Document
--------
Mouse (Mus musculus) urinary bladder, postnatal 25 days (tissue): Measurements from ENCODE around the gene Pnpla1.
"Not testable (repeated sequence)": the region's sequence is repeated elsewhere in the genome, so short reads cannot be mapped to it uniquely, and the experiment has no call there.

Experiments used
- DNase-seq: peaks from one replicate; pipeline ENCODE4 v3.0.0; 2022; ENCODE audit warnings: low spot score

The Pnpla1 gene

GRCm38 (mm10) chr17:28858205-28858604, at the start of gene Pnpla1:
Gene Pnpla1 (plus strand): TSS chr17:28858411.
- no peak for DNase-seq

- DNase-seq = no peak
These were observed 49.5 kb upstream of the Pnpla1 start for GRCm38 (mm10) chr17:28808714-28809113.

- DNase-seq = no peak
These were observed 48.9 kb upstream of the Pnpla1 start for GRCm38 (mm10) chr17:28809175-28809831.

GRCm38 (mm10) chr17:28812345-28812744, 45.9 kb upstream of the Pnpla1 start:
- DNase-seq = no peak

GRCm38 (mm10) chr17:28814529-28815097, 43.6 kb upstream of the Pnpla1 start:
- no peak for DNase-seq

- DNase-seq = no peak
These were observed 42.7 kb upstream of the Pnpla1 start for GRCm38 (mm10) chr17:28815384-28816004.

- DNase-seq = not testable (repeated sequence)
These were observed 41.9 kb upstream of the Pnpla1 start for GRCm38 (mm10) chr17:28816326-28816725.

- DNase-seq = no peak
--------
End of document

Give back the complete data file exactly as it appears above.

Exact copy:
Mouse (Mus musculus) urinary bladder, postnatal 25 days (tissue): Measurements from ENCODE around the gene Pnpla1.
"Not testable (repeated sequence)": the region's sequence is repeated elsewhere in the genome, so short reads cannot be mapped to it uniquely, and the experiment has no call there.

Experiments used
- DNase-seq: peaks from one replicate; pipeline ENCODE4 v3.0.0; 2022; ENCODE audit warnings: low spot score

The Pnpla1 gene

GRCm38 (mm10) chr17:28858205-28858604, at the start of gene Pnpla1:
Gene Pnpla1 (plus strand): TSS chr17:28858411.
- no peak for DNase-seq

- DNase-seq = no peak
These were observed 49.5 kb upstream of the Pnpla1 start for GRCm38 (mm10) chr17:28808714-28809113.

- DNase-seq = no peak
These were observed 48.9 kb upstream of the Pnpla1 start for GRCm38 (mm10) chr17:28809175-28809831.

GRCm38 (mm10) chr17:28812345-28812744, 45.9 kb upstream of the Pnpla1 start:
- DNase-seq = no peak

GRCm38 (mm10) chr17:28814529-28815097, 43.6 kb upstream of the Pnpla1 start:
- no peak for DNase-seq

- DNase-seq = no peak
These were observed 42.7 kb upstream of the Pnpla1 start for GRCm38 (mm10) chr17:28815384-28816004.

- DNase-seq = not testable (repeated sequence)
These were observed 41.9 kb upstream of the Pnpla1 start for GRCm38 (mm10) chr17:28816326-28816725.

- DNase-seq = no peak